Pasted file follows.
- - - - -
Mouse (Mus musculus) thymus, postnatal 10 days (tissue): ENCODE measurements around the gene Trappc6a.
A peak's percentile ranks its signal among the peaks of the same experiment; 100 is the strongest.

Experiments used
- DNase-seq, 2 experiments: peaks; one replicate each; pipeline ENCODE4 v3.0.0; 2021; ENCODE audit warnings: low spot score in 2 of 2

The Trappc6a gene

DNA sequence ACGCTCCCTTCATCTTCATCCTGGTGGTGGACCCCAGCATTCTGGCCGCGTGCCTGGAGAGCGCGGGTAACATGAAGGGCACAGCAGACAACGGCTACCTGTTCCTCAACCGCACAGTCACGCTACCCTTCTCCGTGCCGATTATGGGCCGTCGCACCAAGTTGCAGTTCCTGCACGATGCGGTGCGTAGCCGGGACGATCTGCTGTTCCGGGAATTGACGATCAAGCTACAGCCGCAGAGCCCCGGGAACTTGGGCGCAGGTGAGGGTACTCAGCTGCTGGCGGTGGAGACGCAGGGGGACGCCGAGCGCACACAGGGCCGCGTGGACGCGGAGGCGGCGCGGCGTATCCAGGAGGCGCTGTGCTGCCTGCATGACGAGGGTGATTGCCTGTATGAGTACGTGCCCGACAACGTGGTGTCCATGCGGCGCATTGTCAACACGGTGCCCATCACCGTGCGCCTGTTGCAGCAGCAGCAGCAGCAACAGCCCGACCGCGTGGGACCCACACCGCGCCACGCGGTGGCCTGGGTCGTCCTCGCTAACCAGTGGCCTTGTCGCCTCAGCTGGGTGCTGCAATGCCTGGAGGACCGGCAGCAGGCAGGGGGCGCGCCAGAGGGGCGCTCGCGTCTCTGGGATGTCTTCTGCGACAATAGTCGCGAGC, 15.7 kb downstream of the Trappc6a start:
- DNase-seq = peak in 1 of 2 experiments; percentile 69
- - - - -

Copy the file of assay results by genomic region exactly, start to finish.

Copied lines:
Mouse (Mus musculus) thymus, postnatal 10 days (tissue): ENCODE measurements around the gene Trappc6a.
A peak's percentile ranks its signal among the peaks of the same experiment; 100 is the strongest.

Experiments used
- DNase-seq, 2 experiments: peaks; one replicate each; pipeline ENCODE4 v3.0.0; 2021; ENCODE audit warnings: low spot score in 2 of 2

The Trappc6a gene

DNA sequence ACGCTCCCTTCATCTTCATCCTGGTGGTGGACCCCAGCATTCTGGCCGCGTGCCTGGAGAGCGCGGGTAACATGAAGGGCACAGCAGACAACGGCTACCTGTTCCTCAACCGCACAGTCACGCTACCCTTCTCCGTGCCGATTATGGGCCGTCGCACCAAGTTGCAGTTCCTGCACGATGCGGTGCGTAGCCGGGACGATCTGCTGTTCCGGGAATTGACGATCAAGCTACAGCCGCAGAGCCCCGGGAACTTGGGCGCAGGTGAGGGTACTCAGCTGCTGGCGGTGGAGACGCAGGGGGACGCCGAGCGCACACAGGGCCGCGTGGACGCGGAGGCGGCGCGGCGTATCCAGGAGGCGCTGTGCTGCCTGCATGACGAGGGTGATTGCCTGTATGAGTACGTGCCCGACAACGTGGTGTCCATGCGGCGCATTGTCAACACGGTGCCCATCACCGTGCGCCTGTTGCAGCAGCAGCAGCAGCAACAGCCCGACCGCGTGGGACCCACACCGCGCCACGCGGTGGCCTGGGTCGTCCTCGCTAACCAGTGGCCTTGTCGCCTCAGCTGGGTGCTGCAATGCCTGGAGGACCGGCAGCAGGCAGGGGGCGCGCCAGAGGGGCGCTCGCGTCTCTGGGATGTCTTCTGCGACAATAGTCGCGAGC, 15.7 kb downstream of the Trappc6a start:
- DNase-seq = peak in 1 of 2 experiments; percentile 69